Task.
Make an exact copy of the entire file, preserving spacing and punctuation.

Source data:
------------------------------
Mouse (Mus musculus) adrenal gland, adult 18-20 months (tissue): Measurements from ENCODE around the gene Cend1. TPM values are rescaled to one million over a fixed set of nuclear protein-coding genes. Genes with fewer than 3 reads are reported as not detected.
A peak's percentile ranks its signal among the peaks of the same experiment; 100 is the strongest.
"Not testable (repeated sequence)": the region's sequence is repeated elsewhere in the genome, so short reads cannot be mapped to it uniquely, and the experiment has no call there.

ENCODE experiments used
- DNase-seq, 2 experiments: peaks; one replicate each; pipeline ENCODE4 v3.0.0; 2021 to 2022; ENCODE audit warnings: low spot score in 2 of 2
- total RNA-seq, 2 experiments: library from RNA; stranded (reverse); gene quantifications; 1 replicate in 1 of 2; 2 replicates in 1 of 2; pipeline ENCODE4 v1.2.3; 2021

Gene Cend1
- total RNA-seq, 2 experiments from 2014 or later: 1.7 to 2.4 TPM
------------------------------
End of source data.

Mouse (Mus musculus) adrenal gland, adult 18-20 months (tissue): Measurements from ENCODE around the gene Cend1. TPM values are rescaled to one million over a fixed set of nuclear protein-coding genes. Genes with fewer than 3 reads are reported as not detected.
A peak's percentile ranks its signal among the peaks of the same experiment; 100 is the strongest.
"Not testable (repeated sequence)": the region's sequence is repeated elsewhere in the genome, so short reads cannot be mapped to it uniquely, and the experiment has no call there.

ENCODE experiments used
- DNase-seq, 2 experiments: peaks; one replicate each; pipeline ENCODE4 v3.0.0; 2021 to 2022; ENCODE audit warnings: low spot score in 2 of 2
- total RNA-seq, 2 experiments: library from RNA; stranded (reverse); gene quantifications; 1 replicate in 1 of 2; 2 replicates in 1 of 2; pipeline ENCODE4 v1.2.3; 2021

Gene Cend1
- total RNA-seq, 2 experiments from 2014 or later: 1.7 to 2.4 TPM